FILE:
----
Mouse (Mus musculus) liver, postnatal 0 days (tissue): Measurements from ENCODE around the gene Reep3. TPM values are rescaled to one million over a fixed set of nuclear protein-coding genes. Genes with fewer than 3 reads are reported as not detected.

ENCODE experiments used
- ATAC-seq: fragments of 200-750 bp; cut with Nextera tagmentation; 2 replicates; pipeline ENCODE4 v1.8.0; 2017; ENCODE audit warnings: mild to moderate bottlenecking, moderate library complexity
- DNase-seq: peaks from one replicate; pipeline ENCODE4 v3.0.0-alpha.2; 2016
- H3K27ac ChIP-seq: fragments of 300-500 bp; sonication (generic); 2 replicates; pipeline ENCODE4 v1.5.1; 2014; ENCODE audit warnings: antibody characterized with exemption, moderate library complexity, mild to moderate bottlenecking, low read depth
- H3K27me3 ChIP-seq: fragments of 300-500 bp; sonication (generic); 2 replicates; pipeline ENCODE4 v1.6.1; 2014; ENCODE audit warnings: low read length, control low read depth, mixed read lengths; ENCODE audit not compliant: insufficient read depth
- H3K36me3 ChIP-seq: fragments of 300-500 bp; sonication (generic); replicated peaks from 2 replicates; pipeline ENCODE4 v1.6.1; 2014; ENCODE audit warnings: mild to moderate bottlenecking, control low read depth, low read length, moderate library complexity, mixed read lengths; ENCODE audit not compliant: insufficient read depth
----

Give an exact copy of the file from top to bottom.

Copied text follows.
Mouse (Mus musculus) liver, postnatal 0 days (tissue): Measurements from ENCODE around the gene Reep3. TPM values are rescaled to one million over a fixed set of nuclear protein-coding genes. Genes with fewer than 3 reads are reported as not detected.

ENCODE experiments used
- ATAC-seq: fragments of 200-750 bp; cut with Nextera tagmentation; 2 replicates; pipeline ENCODE4 v1.8.0; 2017; ENCODE audit warnings: mild to moderate bottlenecking, moderate library complexity
- DNase-seq: peaks from one replicate; pipeline ENCODE4 v3.0.0-alpha.2; 2016
- H3K27ac ChIP-seq: fragments of 300-500 bp; sonication (generic); 2 replicates; pipeline ENCODE4 v1.5.1; 2014; ENCODE audit warnings: antibody characterized with exemption, moderate library complexity, mild to moderate bottlenecking, low read depth
- H3K27me3 ChIP-seq: fragments of 300-500 bp; sonication (generic); 2 replicates; pipeline ENCODE4 v1.6.1; 2014; ENCODE audit warnings: low read length, control low read depth, mixed read lengths; ENCODE audit not compliant: insufficient read depth
- H3K36me3 ChIP-seq: fragments of 300-500 bp; sonication (generic); replicated peaks from 2 replicates; pipeline ENCODE4 v1.6.1; 2014; ENCODE audit warnings: mild to moderate bottlenecking, control low read depth, low read length, moderate library complexity, mixed read lengths; ENCODE audit not compliant: insufficient read depth